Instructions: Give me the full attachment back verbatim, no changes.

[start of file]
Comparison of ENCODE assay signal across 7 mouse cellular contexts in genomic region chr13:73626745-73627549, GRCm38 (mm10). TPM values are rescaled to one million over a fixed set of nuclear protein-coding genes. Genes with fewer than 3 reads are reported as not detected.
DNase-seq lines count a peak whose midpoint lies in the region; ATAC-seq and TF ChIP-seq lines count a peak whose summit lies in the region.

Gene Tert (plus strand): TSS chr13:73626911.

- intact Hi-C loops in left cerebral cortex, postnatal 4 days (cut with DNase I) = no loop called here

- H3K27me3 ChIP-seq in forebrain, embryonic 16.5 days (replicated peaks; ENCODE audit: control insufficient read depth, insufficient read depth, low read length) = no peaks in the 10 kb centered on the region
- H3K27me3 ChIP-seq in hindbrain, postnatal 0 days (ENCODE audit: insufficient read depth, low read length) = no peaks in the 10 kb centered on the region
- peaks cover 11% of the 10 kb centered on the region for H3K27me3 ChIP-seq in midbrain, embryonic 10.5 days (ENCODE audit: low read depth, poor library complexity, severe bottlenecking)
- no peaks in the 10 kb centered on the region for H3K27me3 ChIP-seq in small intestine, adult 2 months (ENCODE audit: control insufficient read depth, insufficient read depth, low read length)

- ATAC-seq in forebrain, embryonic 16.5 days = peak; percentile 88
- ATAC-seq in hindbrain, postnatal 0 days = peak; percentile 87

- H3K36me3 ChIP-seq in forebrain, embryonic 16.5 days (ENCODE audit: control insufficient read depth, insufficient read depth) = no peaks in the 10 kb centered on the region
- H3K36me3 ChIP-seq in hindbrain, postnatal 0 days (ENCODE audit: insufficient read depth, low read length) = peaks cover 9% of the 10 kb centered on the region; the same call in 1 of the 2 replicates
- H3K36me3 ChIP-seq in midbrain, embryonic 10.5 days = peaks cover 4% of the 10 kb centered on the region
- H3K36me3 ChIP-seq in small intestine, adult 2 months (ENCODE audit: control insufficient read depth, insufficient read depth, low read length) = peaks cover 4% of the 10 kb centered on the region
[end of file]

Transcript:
Comparison of ENCODE assay signal across 7 mouse cellular contexts in genomic region chr13:73626745-73627549, GRCm38 (mm10). TPM values are rescaled to one million over a fixed set of nuclear protein-coding genes. Genes with fewer than 3 reads are reported as not detected.
DNase-seq lines count a peak whose midpoint lies in the region; ATAC-seq and TF ChIP-seq lines count a peak whose summit lies in the region.

Gene Tert (plus strand): TSS chr13:73626911.

- intact Hi-C loops in left cerebral cortex, postnatal 4 days (cut with DNase I) = no loop called here

- H3K27me3 ChIP-seq in forebrain, embryonic 16.5 days (replicated peaks; ENCODE audit: control insufficient read depth, insufficient read depth, low read length) = no peaks in the 10 kb centered on the region
- H3K27me3 ChIP-seq in hindbrain, postnatal 0 days (ENCODE audit: insufficient read depth, low read length) = no peaks in the 10 kb centered on the region
- peaks cover 11% of the 10 kb centered on the region for H3K27me3 ChIP-seq in midbrain, embryonic 10.5 days (ENCODE audit: low read depth, poor library complexity, severe bottlenecking)
- no peaks in the 10 kb centered on the region for H3K27me3 ChIP-seq in small intestine, adult 2 months (ENCODE audit: control insufficient read depth, insufficient read depth, low read length)

- ATAC-seq in forebrain, embryonic 16.5 days = peak; percentile 88
- ATAC-seq in hindbrain, postnatal 0 days = peak; percentile 87

- H3K36me3 ChIP-seq in forebrain, embryonic 16.5 days (ENCODE audit: control insufficient read depth, insufficient read depth) = no peaks in the 10 kb centered on the region
- H3K36me3 ChIP-seq in hindbrain, postnatal 0 days (ENCODE audit: insufficient read depth, low read length) = peaks cover 9% of the 10 kb centered on the region; the same call in 1 of the 2 replicates
- H3K36me3 ChIP-seq in midbrain, embryonic 10.5 days = peaks cover 4% of the 10 kb centered on the region
- H3K36me3 ChIP-seq in small intestine, adult 2 months (ENCODE audit: control insufficient read depth, insufficient read depth, low read length) = peaks cover 4% of the 10 kb centered on the region